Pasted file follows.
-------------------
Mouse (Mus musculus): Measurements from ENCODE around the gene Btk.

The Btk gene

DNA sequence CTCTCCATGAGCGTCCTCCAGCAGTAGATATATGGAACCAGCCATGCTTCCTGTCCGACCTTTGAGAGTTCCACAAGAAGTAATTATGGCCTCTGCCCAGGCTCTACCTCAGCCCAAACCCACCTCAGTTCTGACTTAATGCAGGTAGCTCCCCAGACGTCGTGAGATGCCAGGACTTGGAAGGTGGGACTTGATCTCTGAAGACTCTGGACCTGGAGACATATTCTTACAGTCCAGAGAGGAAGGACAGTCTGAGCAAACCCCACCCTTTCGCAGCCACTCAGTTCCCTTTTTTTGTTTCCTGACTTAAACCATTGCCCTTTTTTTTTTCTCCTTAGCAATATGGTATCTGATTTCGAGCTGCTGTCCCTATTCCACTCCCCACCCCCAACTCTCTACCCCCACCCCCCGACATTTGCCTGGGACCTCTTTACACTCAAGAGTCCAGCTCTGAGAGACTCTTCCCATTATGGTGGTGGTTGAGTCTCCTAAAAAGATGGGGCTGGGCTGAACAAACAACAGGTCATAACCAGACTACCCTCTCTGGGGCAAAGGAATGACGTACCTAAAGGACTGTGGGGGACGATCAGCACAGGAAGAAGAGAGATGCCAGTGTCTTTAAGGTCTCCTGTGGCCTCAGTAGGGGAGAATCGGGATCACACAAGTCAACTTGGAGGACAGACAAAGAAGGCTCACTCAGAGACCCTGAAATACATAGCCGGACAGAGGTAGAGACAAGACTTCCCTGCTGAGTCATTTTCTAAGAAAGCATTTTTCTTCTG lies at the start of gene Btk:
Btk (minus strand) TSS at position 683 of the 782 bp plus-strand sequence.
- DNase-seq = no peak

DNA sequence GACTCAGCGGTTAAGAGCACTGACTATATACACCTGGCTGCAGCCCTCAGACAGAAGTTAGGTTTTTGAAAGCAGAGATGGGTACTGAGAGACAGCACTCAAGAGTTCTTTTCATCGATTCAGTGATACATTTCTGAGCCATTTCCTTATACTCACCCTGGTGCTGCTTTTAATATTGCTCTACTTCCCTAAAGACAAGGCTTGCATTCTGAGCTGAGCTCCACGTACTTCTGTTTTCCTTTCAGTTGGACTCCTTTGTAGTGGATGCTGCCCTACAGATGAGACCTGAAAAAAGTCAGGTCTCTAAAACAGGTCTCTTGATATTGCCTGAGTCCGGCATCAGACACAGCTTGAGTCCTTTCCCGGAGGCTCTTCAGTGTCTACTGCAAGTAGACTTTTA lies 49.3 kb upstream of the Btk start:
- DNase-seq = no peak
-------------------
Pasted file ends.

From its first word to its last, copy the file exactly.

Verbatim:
Mouse (Mus musculus): Measurements from ENCODE around the gene Btk.

The Btk gene

DNA sequence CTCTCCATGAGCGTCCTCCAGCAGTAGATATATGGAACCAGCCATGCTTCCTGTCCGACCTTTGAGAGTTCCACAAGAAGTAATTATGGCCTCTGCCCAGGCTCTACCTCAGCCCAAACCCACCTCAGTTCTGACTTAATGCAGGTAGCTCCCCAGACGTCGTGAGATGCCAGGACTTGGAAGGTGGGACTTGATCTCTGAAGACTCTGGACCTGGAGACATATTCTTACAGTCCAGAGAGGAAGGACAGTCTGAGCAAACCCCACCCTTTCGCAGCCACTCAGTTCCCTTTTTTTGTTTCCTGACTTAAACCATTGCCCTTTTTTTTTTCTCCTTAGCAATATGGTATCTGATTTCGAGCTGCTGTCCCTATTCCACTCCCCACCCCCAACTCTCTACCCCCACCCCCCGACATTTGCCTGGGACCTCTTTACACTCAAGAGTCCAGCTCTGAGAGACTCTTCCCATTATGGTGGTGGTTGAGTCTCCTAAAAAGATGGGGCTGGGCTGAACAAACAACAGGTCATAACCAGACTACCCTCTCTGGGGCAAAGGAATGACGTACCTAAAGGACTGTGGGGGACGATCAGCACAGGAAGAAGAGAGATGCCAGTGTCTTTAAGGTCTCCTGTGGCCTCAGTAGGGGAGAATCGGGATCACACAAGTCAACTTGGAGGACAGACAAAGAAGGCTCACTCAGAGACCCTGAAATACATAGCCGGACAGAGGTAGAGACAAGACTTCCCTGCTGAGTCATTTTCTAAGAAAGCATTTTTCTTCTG lies at the start of gene Btk:
Btk (minus strand) TSS at position 683 of the 782 bp plus-strand sequence.
- DNase-seq = no peak

DNA sequence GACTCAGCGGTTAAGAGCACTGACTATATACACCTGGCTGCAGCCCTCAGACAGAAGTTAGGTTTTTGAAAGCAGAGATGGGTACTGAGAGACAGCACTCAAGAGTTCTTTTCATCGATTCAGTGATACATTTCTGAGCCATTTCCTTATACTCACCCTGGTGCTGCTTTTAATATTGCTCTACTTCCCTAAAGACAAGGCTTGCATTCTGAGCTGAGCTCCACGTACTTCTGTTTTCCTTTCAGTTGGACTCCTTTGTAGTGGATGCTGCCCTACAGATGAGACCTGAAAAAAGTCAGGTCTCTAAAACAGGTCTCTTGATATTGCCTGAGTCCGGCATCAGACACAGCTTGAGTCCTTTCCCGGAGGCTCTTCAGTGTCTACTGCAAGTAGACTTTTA lies 49.3 kb upstream of the Btk start:
- DNase-seq = no peak